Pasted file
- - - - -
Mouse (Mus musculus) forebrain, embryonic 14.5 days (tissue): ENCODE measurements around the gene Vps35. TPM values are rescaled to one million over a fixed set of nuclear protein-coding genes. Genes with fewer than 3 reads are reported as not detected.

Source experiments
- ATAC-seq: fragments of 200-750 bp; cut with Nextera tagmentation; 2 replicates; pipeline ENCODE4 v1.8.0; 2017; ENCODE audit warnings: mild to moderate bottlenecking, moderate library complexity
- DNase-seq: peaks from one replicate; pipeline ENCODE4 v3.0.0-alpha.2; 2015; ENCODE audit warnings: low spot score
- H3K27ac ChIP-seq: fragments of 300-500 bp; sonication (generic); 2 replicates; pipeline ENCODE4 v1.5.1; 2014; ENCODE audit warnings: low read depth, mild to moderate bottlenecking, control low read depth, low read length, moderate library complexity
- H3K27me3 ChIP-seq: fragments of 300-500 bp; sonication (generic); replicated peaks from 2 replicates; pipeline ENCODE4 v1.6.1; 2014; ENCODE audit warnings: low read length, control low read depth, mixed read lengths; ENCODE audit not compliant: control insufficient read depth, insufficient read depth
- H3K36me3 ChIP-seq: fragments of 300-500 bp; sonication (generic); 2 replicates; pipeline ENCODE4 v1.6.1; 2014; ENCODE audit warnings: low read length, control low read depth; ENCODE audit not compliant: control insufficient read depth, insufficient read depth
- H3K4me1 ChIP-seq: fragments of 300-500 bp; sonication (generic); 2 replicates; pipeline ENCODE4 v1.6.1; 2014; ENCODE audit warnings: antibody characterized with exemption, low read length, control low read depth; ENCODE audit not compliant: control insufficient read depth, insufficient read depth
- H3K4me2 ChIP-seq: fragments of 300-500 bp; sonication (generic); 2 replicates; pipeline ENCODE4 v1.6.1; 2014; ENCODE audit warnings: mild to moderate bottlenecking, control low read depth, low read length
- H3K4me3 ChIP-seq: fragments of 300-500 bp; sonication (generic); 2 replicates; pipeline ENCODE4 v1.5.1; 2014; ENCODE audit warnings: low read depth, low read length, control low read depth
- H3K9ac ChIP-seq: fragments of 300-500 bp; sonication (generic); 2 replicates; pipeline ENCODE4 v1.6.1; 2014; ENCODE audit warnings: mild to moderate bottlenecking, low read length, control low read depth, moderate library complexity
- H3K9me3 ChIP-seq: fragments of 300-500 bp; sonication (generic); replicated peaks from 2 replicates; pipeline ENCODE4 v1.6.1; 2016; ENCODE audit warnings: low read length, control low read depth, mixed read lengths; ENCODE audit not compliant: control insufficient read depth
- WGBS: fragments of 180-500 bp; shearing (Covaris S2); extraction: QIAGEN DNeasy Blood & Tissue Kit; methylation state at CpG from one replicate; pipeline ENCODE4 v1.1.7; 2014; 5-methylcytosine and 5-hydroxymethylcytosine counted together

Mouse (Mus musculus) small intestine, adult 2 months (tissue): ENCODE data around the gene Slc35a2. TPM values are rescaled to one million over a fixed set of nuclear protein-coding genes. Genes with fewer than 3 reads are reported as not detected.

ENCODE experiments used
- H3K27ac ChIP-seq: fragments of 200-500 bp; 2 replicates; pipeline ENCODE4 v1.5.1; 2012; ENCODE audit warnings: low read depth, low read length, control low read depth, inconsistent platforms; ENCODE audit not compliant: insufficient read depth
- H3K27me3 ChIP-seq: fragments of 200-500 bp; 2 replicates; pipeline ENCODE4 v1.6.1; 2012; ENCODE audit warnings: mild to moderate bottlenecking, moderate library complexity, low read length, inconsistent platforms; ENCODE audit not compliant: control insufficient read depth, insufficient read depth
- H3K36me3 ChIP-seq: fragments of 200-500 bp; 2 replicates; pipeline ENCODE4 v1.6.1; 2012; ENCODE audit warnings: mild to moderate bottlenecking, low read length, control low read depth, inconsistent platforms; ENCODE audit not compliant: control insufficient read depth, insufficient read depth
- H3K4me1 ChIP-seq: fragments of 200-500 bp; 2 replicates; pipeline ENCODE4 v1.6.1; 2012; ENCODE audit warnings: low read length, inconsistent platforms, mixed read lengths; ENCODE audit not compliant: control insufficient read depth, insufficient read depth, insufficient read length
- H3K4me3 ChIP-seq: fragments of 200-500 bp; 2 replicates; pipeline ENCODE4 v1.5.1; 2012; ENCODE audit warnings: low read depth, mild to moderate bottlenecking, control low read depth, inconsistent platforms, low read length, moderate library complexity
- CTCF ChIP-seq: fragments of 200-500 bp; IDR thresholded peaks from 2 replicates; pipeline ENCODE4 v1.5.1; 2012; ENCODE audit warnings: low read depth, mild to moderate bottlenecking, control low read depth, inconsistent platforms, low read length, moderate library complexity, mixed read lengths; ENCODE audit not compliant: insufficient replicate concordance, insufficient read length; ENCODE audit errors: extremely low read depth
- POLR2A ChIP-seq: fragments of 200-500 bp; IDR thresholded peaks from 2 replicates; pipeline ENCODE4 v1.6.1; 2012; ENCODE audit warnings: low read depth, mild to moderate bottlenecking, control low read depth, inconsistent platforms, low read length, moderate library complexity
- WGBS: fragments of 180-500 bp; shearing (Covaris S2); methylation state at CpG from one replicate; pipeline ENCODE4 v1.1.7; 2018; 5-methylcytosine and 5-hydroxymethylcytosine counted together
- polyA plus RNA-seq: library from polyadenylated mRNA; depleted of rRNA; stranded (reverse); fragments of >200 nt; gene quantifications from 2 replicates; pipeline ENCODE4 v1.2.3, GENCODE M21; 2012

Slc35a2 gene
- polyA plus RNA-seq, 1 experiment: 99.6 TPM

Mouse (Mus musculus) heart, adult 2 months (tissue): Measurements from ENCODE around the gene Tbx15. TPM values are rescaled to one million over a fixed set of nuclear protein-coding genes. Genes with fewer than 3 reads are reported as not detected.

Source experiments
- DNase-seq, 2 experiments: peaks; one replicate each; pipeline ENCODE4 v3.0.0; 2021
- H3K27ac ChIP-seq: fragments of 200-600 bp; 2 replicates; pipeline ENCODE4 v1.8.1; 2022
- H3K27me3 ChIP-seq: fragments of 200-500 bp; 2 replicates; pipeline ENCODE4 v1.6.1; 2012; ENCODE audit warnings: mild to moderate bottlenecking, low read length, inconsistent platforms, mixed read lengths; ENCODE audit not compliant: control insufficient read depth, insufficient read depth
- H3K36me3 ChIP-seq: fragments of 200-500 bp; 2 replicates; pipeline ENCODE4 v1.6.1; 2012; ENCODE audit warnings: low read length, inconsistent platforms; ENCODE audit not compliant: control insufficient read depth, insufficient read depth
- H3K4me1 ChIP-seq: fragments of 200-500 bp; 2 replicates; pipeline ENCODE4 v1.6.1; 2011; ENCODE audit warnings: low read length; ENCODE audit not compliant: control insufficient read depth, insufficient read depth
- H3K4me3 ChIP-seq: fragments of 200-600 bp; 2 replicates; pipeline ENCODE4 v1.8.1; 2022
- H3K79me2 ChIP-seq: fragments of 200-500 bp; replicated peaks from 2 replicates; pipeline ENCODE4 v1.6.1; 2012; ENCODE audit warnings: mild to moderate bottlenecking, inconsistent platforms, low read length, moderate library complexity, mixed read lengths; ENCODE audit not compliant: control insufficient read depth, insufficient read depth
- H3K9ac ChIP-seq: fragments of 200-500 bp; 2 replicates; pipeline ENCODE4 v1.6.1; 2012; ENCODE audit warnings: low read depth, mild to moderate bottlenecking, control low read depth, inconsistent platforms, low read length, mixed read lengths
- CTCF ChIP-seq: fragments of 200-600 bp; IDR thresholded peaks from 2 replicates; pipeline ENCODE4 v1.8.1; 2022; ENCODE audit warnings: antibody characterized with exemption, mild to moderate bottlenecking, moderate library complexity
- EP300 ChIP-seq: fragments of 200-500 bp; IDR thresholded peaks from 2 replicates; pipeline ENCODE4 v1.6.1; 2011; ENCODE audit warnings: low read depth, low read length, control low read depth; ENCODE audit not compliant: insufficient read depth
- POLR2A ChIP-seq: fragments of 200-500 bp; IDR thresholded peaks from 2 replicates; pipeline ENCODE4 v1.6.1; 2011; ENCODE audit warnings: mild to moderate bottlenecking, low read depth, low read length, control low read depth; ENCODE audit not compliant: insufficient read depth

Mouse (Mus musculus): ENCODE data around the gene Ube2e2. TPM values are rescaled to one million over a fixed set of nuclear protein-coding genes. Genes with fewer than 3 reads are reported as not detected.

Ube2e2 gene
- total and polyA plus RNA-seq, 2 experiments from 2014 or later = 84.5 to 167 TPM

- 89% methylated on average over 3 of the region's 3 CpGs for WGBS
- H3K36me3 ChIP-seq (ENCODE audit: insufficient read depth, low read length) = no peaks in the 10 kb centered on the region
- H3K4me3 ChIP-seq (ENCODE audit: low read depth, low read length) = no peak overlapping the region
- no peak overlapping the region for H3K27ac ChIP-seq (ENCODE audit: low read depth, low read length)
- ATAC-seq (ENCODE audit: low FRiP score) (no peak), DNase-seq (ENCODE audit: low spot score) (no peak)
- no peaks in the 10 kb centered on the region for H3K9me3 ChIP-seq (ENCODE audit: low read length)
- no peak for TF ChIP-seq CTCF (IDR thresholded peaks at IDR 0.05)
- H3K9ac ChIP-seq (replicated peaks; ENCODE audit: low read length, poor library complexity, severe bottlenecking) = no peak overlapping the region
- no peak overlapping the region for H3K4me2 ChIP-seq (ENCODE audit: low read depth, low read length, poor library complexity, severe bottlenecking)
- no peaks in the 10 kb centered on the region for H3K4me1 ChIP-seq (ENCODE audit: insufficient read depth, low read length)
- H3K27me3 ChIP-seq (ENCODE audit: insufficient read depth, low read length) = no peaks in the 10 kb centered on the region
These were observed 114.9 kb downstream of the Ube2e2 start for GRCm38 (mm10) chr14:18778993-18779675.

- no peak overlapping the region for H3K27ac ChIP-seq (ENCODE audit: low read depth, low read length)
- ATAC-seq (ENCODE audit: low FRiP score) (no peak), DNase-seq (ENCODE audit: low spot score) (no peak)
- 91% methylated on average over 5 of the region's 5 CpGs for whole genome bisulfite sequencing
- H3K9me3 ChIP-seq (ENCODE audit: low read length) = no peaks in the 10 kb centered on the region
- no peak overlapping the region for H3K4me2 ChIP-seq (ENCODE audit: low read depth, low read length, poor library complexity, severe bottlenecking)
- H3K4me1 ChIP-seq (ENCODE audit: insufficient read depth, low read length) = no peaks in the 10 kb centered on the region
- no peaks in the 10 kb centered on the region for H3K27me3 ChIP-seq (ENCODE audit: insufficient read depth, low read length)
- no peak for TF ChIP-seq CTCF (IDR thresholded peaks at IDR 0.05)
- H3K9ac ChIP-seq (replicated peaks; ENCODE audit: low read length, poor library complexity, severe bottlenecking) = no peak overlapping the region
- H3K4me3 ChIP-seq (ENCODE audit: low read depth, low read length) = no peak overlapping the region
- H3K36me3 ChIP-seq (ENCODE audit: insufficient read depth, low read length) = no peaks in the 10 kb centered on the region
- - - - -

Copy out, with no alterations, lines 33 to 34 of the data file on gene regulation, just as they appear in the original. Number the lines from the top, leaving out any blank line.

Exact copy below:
- H3K4me1 ChIP-seq: fragments of 200-500 bp; 2 replicates; pipeline ENCODE4 v1.6.1; 2011; ENCODE audit warnings: low read length; ENCODE audit not compliant: control insufficient read depth, insufficient read depth
- H3K4me3 ChIP-seq: fragments of 200-600 bp; 2 replicates; pipeline ENCODE4 v1.8.1; 2022